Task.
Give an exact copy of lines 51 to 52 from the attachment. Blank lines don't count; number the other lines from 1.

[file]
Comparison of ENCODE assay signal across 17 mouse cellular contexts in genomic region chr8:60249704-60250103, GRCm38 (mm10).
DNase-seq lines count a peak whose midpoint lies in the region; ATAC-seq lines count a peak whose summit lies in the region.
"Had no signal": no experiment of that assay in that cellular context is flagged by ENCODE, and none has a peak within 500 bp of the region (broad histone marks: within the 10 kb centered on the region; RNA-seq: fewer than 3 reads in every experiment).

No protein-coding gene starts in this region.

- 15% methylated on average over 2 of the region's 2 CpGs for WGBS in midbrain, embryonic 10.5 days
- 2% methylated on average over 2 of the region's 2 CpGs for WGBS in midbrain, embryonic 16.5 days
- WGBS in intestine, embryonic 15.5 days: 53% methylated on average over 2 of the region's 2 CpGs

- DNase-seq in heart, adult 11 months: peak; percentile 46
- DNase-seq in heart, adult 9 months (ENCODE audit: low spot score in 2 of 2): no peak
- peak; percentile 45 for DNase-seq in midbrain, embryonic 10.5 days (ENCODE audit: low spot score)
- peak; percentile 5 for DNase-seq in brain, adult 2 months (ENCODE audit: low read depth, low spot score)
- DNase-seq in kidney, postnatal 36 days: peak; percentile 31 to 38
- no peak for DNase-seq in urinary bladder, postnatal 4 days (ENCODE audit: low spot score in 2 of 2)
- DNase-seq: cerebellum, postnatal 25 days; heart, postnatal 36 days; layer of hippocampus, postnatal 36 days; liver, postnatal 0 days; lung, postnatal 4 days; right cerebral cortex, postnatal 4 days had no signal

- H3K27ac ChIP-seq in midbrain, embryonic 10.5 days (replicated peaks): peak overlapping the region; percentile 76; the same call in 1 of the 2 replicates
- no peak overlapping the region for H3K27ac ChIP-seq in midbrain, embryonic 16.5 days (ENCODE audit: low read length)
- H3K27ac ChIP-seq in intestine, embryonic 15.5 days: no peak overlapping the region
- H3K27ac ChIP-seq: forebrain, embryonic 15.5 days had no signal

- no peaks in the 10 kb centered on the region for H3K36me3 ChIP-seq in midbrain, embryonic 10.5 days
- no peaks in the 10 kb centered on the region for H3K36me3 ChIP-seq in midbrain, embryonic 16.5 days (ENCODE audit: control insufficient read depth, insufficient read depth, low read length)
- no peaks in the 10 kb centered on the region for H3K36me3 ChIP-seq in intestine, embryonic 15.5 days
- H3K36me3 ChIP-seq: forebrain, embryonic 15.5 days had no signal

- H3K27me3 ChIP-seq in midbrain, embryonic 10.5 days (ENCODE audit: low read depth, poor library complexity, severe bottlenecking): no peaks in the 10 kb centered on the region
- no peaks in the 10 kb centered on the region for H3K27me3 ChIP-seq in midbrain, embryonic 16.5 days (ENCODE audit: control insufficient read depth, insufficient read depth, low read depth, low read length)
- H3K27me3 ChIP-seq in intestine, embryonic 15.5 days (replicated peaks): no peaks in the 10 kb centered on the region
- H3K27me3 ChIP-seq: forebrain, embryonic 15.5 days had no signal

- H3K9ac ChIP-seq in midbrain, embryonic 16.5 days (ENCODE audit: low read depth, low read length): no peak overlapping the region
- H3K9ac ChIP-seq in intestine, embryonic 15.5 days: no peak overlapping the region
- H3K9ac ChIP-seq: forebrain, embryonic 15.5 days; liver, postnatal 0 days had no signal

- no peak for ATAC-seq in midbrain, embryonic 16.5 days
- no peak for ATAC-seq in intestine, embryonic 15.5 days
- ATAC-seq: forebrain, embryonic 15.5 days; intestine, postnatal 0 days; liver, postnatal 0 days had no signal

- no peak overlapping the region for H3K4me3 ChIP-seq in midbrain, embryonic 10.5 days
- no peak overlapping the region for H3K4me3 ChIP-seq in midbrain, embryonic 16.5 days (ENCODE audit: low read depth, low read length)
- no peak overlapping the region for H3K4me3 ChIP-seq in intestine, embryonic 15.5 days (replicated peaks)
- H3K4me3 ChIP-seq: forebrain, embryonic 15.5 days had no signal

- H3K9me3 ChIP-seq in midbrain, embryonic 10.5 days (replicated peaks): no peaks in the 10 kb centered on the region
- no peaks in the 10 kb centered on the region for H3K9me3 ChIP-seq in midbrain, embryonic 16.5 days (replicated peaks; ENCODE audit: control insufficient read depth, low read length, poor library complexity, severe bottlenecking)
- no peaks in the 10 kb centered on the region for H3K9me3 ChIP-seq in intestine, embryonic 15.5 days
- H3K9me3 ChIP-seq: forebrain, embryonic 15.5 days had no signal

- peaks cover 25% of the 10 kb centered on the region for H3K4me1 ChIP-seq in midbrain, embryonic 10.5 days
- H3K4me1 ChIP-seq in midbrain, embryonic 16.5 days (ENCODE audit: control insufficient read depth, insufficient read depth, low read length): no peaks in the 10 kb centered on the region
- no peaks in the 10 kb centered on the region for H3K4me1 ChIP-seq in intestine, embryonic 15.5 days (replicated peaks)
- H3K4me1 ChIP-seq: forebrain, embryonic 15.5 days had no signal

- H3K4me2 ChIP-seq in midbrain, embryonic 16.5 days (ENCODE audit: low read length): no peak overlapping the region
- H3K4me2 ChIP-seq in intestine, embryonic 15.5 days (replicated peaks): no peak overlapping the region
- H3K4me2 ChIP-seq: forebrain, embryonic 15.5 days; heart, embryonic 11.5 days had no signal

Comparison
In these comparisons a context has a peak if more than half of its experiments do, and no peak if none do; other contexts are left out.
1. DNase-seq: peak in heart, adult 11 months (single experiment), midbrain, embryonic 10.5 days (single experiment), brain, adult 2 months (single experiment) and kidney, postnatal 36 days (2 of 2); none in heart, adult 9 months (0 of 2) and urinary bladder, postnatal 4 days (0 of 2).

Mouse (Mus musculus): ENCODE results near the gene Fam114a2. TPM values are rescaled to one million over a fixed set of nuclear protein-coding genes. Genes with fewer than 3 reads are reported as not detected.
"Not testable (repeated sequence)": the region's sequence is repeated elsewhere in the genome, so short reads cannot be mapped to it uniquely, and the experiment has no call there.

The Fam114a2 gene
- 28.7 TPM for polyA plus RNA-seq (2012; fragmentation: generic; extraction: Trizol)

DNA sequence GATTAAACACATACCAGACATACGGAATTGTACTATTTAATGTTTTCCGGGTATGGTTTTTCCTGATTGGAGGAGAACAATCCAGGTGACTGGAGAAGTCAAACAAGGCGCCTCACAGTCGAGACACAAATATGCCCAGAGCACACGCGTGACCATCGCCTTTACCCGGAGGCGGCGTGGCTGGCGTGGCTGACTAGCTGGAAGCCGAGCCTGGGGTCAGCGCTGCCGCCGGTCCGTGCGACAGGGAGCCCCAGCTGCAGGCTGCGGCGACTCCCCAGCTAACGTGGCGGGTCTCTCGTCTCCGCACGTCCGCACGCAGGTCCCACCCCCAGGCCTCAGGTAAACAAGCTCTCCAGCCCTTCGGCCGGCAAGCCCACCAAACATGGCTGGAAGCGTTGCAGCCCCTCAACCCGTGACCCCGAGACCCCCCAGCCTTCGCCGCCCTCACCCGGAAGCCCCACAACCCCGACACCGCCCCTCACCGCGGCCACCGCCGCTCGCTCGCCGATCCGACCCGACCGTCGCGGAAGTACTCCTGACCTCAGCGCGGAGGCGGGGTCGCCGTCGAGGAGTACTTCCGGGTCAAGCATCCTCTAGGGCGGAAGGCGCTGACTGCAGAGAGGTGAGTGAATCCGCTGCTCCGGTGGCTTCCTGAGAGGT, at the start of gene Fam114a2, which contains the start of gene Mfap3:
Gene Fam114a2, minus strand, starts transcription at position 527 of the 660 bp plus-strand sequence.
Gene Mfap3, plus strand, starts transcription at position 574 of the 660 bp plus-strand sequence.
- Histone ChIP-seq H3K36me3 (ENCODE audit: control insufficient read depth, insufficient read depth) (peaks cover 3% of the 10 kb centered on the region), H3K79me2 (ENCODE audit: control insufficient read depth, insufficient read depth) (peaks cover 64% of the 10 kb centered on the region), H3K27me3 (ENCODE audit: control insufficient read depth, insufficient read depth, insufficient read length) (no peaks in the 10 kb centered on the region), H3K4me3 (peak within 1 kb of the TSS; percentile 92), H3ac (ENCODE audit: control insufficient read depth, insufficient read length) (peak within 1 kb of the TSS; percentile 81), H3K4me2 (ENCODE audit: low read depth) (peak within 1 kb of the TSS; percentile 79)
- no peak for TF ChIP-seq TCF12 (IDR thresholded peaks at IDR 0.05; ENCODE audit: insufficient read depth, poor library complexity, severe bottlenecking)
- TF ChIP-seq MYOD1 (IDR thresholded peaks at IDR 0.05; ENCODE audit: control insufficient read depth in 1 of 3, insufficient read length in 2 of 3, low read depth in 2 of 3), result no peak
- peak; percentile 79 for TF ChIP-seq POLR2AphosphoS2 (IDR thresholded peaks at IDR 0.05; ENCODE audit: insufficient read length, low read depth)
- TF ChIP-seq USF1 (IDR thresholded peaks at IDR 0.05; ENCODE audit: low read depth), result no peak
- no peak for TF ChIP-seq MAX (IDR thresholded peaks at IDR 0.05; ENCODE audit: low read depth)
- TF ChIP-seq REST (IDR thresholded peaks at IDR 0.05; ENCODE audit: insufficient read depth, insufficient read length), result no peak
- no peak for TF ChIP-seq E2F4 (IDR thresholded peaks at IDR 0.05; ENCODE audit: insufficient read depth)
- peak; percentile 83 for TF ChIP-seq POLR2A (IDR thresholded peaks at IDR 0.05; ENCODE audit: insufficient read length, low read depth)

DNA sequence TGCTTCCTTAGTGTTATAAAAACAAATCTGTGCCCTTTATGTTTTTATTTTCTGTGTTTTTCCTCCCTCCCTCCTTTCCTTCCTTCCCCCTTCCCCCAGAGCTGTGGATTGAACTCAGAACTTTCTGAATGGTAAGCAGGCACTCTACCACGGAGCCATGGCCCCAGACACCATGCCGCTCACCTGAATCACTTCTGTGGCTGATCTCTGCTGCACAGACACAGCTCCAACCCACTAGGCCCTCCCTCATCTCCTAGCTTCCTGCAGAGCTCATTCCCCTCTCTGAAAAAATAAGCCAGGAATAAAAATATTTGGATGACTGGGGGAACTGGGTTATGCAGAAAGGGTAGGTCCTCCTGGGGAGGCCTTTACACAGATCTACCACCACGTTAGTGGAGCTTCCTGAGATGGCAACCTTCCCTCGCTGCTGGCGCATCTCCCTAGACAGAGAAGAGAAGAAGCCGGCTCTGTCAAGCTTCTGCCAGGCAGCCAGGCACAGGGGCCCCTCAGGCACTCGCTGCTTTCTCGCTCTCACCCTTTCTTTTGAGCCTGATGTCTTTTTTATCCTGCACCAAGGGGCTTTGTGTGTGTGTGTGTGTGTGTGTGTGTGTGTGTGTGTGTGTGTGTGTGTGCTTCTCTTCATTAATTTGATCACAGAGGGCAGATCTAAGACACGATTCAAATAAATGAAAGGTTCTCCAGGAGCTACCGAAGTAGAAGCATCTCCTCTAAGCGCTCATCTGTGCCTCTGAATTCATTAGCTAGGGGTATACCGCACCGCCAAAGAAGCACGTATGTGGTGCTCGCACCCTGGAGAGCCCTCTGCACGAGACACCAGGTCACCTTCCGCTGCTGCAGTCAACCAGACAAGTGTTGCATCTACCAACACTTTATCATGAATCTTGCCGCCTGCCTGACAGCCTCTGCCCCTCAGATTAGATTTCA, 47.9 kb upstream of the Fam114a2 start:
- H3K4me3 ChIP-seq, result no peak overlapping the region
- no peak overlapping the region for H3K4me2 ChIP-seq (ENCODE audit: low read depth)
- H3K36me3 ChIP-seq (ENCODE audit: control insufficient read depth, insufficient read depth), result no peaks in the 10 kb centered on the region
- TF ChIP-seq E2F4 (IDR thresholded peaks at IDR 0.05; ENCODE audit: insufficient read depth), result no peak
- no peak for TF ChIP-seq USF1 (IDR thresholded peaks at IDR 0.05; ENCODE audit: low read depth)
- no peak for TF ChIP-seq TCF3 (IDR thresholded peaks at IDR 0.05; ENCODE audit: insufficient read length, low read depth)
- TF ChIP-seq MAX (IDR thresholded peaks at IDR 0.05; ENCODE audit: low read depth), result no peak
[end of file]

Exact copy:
Mouse (Mus musculus): ENCODE results near the gene Fam114a2. TPM values are rescaled to one million over a fixed set of nuclear protein-coding genes. Genes with fewer than 3 reads are reported as not detected.
"Not testable (repeated sequence)": the region's sequence is repeated elsewhere in the genome, so short reads cannot be mapped to it uniquely, and the experiment has no call there.